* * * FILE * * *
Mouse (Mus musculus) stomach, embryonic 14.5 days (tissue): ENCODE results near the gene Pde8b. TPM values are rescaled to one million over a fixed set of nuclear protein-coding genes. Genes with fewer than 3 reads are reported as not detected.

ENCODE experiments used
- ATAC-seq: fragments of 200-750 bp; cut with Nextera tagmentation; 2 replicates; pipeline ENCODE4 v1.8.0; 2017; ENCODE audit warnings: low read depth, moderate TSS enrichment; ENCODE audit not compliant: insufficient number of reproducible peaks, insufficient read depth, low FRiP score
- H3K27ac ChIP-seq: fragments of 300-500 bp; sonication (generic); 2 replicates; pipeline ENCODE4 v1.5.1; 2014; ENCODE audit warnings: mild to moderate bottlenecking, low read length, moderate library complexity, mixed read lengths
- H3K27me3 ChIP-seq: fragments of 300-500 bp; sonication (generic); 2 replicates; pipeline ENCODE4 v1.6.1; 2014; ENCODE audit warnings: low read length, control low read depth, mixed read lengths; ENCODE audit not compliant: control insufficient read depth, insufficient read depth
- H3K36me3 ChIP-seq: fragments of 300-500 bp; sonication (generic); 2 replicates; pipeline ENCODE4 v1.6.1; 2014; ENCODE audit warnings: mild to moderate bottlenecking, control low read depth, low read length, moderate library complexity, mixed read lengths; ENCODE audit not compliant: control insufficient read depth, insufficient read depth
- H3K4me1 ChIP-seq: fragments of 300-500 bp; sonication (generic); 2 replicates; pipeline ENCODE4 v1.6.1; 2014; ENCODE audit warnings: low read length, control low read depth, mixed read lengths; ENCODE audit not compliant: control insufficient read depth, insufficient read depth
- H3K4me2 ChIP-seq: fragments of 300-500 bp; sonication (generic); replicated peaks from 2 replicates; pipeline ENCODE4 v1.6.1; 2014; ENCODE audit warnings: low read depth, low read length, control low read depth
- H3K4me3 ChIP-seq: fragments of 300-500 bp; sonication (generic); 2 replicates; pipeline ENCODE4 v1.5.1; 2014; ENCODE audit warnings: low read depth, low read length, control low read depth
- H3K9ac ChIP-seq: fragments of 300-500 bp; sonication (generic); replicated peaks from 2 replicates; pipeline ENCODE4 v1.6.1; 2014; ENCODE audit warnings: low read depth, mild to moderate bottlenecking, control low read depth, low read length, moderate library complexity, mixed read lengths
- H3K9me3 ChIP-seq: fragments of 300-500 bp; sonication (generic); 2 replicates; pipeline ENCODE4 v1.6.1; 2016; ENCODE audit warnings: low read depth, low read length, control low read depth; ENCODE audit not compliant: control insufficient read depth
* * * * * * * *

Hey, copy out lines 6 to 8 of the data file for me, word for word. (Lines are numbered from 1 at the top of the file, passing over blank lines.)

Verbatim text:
- H3K36me3 ChIP-seq: fragments of 300-500 bp; sonication (generic); 2 replicates; pipeline ENCODE4 v1.6.1; 2014; ENCODE audit warnings: mild to moderate bottlenecking, control low read depth, low read length, moderate library complexity, mixed read lengths; ENCODE audit not compliant: control insufficient read depth, insufficient read depth
- H3K4me1 ChIP-seq: fragments of 300-500 bp; sonication (generic); 2 replicates; pipeline ENCODE4 v1.6.1; 2014; ENCODE audit warnings: low read length, control low read depth, mixed read lengths; ENCODE audit not compliant: control insufficient read depth, insufficient read depth
- H3K4me2 ChIP-seq: fragments of 300-500 bp; sonication (generic); replicated peaks from 2 replicates; pipeline ENCODE4 v1.6.1; 2014; ENCODE audit warnings: low read depth, low read length, control low read depth